As teens approach the later years of adolescence (15–18) and move closer to adulthood, their role in the family begins to change from child to young adult. This transition brings with it changes in the social-emotional world as well. Moving into adulthood usually means less reliance on parents and some movement towards establishing their own independent life (at least in some ways). These changes can be difficult for parents and teens as they mark a new phase of life. With your support, your teen can move through this phase and you can begin to see a glimpse of the adult your child is becoming.

What to Expect

During the high school years, teens continue to have social-emotional changes and areas of growth: 

  • Have more interest in romantic relationships and sexuality.
  • Go through less conflict with parents.
  • Show more independence from parents.
  • Try to find their place in the world. They are figuring out “Who am I?” and “How do I fit in?”
  • May have emotional swings from day to day.
  • Seem mature at times, but still have periods of childish behavior.
  • May rebel and have difficult behavior.

Tips to Foster Social-emotional Development:

  • Help Them Find Purpose: As older teens continue to discover their identity and uncover their talents, you can guide them to find purpose in their life. Research shows that individuals with a strong sense of purpose tend to thrive in life. They have better physical and mental health, more hope and life satisfaction, and tend to live longer. However, research shows that only one in five teens has a strong sense of purpose. You can help them get in touch with their purpose by focusing their attention on their deep interests and passions. What issues and causes are they passionate about? What activities really spark their interest and motivate them? This purpose-finding mission may also help them solidify their identity as well.
  • Work Opportunities: It is common for teens at this stage of development to seek out employment opportunities. Encouraging older teens to find work outside the home can be a wonderful way to foster greater responsibility, help teach money management skills, and give them an opportunity to explore different interests. You can assist your teen in this endeavor by providing job-search advice and tasks such as resume writing.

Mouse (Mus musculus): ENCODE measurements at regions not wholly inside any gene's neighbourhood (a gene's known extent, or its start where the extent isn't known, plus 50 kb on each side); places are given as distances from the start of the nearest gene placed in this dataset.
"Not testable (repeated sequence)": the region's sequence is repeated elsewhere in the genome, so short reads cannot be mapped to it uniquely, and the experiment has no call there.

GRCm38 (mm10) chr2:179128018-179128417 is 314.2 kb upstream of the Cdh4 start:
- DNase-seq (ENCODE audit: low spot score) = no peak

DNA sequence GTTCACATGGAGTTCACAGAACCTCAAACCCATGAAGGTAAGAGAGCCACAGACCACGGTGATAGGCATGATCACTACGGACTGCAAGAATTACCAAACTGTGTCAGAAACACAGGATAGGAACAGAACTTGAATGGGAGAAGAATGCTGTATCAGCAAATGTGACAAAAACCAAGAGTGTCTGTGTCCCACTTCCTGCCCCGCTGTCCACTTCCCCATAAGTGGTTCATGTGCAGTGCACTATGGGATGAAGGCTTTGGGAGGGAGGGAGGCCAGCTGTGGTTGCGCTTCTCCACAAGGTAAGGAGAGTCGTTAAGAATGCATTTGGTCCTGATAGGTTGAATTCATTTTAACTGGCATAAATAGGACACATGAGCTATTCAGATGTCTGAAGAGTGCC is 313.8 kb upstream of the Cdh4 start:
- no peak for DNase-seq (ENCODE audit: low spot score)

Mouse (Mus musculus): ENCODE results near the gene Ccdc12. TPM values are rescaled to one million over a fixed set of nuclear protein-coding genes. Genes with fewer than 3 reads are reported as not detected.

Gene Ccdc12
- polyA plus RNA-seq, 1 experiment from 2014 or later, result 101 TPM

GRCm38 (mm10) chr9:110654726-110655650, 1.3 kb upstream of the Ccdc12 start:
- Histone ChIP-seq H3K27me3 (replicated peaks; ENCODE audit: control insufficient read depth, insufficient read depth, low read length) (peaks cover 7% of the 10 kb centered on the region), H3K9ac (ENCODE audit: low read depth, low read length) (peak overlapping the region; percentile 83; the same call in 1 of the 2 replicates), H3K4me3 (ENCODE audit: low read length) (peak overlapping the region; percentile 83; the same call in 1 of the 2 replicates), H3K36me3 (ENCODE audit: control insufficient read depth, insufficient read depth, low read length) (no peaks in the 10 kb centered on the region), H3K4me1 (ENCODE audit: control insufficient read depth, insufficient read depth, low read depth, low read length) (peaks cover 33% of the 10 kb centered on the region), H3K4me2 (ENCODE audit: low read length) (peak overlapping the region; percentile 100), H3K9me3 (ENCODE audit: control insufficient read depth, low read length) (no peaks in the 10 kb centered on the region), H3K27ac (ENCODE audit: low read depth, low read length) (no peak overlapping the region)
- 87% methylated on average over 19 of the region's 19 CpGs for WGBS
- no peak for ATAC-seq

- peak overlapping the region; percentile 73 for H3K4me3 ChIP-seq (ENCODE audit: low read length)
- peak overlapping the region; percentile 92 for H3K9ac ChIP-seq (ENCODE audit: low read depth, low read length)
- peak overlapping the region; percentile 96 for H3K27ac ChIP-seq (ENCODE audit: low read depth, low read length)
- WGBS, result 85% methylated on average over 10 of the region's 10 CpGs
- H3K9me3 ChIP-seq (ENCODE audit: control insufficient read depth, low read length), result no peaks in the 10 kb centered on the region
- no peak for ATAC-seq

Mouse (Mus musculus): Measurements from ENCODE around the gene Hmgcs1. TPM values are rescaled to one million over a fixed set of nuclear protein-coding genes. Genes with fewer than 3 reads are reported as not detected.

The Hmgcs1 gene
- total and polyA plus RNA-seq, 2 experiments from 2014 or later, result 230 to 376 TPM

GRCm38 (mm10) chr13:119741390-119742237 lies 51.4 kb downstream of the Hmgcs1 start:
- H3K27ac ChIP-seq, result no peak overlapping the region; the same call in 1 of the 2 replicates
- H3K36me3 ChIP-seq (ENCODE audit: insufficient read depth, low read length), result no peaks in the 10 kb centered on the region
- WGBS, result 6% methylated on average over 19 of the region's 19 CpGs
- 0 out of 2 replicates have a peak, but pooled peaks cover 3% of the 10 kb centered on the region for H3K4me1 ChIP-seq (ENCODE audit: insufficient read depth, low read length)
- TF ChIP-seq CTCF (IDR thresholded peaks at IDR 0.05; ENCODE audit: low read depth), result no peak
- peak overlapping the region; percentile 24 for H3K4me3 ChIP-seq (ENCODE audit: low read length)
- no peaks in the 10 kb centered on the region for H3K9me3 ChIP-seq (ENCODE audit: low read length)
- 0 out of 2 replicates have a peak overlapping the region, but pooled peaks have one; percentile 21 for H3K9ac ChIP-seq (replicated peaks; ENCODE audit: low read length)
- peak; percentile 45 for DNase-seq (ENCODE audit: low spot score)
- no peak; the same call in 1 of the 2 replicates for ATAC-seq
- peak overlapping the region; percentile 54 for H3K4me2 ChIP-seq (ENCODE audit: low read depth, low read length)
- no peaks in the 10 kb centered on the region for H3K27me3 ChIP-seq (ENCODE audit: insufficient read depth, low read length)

• Peer Pressure: Although older teens are more mature, they still may face negative peer pressure. Be aware of your teen’s friends and the types of activities they are doing together. In today’s world, it’s also helpful to monitor teens’ social media and online presence. Discuss with your teen the dangers of online predators or bullying. Recent surveys find that over half of teens have experienced some form of online bullying. This can be dangerous for teens as it puts them at a higher risk for mental health problems and suicide ideation. Model effective balancing of online and offline activities for them so that they are not overwhelmed by media usage. 
  • Time Together: It may seem like all your teen wants is to spend time with their friends. While friends remain a crucial part of teens’ lives, it’s helpful to prioritize family time as well. Although teens may not express it openly, they still need and value time with you and the rest of their family. In general, teens who have close family bonds tend to have stronger emotional and mental health. Although nagging teens to spend time with you does not usually work well, you can try to synchronize your schedules so that time together happens organically. You might try organizing meal times together, working on chores or household activities together like yard work or cleaning, or even walking or driving to school together can provide extra bonding time.

Your teen’s transition from child to young adult can come with some noticeable changes in their social-emotional life as well. Although they may spend a lot of time with their friends, older teens still value and need family time. You can support your teen’s development by helping them find ways to balance their desire for independence with a need for emotional closeness with their family. With a strong family foundation, they will soon be prepared to take their first steps into the adult world.

The information provided on this site is NOT medical advice and is for informational purposes only. It is not intended to diagnose, provide medical or behavioral advice, treat, prevent, or cure any disease, condition, or behavior. You should consult with a qualified healthcare professional regarding your child’s development to make a medical diagnosis, determine a treatment for a medical condition, or obtain other related advice.


Mott Children’s Hospital (2020). Milestones for Ages 15 to 18. Mott Children’s Hospital, University of Michigan. May 27, 2020.

Bronk, K. C. (2017). Five Ways to Foster Purpose in Adolescents. Greater Good Magazine, University of California, Berkeley. Dec. 21, 2017.

Anderson, M. (2018) A Majority of Teens Have Experienced Some Form of Cyberbullying. Pew Research Center, Sept. 27, 2018.

 Zuzanek, J. and Hilbrecht, M. (2018) Do parents matter? Teens’ time use, academic performance and well-being. Enfances Familles Générations (EFG), Vol. 29, 2018.

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